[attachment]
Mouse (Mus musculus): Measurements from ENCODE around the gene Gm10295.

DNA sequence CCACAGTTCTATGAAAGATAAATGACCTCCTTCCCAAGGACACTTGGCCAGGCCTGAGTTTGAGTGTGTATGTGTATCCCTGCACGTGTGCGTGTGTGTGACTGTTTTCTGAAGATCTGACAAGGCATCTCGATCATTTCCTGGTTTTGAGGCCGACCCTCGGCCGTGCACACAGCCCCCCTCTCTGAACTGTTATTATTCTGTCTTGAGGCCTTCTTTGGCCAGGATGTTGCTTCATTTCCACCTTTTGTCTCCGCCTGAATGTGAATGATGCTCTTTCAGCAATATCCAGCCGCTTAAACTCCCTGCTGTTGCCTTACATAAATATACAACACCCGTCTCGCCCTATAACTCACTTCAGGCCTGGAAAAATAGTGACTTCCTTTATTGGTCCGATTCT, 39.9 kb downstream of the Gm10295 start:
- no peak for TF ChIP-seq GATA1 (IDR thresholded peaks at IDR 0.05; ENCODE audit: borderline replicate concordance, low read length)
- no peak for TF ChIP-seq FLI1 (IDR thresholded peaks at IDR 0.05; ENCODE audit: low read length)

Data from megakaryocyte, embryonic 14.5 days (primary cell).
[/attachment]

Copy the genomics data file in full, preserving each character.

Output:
Mouse (Mus musculus): Measurements from ENCODE around the gene Gm10295.

DNA sequence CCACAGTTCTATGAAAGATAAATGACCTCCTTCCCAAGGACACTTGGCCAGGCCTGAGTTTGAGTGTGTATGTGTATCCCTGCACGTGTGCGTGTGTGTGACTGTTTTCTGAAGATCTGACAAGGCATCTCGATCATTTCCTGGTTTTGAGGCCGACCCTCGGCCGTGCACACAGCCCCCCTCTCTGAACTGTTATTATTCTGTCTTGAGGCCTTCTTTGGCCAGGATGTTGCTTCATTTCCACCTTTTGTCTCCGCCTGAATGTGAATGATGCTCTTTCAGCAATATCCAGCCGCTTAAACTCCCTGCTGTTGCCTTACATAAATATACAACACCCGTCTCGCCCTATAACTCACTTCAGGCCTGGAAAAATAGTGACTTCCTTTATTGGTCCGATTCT, 39.9 kb downstream of the Gm10295 start:
- no peak for TF ChIP-seq GATA1 (IDR thresholded peaks at IDR 0.05; ENCODE audit: borderline replicate concordance, low read length)
- no peak for TF ChIP-seq FLI1 (IDR thresholded peaks at IDR 0.05; ENCODE audit: low read length)

Data from megakaryocyte, embryonic 14.5 days (primary cell).